18 Construct Validity of Cognitive Therapy Does cognitive therapy work? Do we need to formally discuss thoughts to change thinking? How to choose between cognitive and behavioral interventions of equal benefit? Evidence base: efficacy and effectiveness Parsimony Efficiency Degree of difficulty to competently deliver

19 Behavioral Activation Basic components Self-monitoring of daily activities Identifying hierarchy of meaningful, healthy activities Gradually scheduling activities into routine

20 Behavioral Activation “Behavioral activation. The BA treatment condition utilized in the study was an expanded version of the approach used in the component analysis study, which was based exclusively on the behavioral interventions recommended by A. T. Beck, Rush, Shaw, and Emery (1979). The expanded BA model is based on a conceptualization of depression that emphasizes the relationship between activity and mood and the role of contextual changes associated with decreased access to reinforcers that may serve an antidepressant function. The model highlights the centrality of patterns of avoidance and withdrawal (e.g., of interpersonal situations, occupational or daily-life routine demands, distressing thoughts or feelings, and so forth). Because contacting potential antidepressant reinforcers is often initially punishing, avoidance of contact minimizes distress in the short term but is associated with greater long-term difficulty, both by reducing opportunities to contact potentially antidepressant environmental reinforcers and by creating or exacerbating new problems secondary to the decreased activity. Increased activation is presented as a strategy to break this cycle. In general, BA seeks to identify and promote engagement with activities and contexts that are reinforcing and consistent with an individual’s long-term goals. Specific behaviorally focused activation strategies include self-monitoring, structuring and scheduling daily activities, rating the degree of pleasure and accomplishment experienced during engagement in specific daily activities, exploring alternative behaviors related to achieving participant goals, and using role-playing to address specific behavioral deficits. In addition, the expanded BA model includes an increased focus on the assessment and treatment of avoidance behaviors, the establishment or maintenance of regularized routines, and behavioral strategies for targeting rumination, including an emphasis on the function of ruminative thinking and on moving attention away from the content of ruminative thoughts toward direct, immediate experience.” Dimidjian et al., 2007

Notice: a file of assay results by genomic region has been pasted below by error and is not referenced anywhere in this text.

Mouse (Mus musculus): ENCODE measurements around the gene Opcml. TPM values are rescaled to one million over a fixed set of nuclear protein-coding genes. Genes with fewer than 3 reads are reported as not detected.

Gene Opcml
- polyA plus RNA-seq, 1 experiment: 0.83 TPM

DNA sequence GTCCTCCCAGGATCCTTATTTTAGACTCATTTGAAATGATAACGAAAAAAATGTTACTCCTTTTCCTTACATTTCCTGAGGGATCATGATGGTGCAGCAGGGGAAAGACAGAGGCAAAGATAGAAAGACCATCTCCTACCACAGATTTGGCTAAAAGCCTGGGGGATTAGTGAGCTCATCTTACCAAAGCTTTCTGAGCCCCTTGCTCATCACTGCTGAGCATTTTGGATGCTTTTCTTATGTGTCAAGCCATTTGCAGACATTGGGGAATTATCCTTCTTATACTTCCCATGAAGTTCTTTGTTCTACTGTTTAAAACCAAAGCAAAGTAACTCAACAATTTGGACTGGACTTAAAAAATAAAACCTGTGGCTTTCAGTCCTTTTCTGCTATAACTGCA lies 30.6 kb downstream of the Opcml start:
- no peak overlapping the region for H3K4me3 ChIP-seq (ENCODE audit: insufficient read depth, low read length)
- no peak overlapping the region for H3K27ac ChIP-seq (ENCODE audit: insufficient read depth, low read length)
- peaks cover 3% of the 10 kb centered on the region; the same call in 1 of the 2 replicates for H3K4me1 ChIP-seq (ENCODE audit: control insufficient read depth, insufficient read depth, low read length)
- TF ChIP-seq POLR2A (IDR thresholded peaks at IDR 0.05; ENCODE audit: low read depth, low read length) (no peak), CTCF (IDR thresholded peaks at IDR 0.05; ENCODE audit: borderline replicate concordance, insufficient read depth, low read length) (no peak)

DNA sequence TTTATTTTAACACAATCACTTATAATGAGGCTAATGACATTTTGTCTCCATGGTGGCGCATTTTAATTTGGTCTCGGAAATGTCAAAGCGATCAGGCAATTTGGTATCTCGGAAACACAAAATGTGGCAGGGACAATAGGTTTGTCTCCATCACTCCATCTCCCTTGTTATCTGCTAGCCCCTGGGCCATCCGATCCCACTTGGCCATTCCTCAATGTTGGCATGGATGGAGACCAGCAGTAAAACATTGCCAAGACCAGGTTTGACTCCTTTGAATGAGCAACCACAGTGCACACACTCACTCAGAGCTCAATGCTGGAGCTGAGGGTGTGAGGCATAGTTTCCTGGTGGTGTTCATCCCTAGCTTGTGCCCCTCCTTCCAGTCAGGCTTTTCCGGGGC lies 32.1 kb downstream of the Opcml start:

21 Emerging Research on CBT for Depression: Short-Term Outcomes of Cognitive Therapy vs. Antidepressants DeRubeis et al., 2005

22 Emerging Research on CBT for Depression: Long-Term Outcomes of Cognitive Therapy vs. Antidepressants Hollon et al., 2005 “Patients withdrawn from CT were significantly less likely to relapse during continuation than patients withdrawn from medications (30.8% vs 76.2%; P=.004), and no more likely to relapse than patients who kept taking continuation medication (30.8% vs 47.2%; P=.20). There were also indications that the effect of CT extends to the prevention of recurrence.”

23 CT vs. BT vs. Antidepressants: Short-Term Dimidjian et al., 2007

24 CT vs. BT vs. Antidepressants: Long-Term Maintenance of Gains Dobson et al., 2008

25 CT and BT vs. Antidepressants: Long-Term Cost-Effectiveness Dobson et al., 2008

26 Aaron Beck Therapy Session Begin at 17:40 Cognitive therapy for a woman with depression Look for use of education and cognitive restructuring What it’s like to be a therapist using this approach? What it’s like to be a patient in this therapy?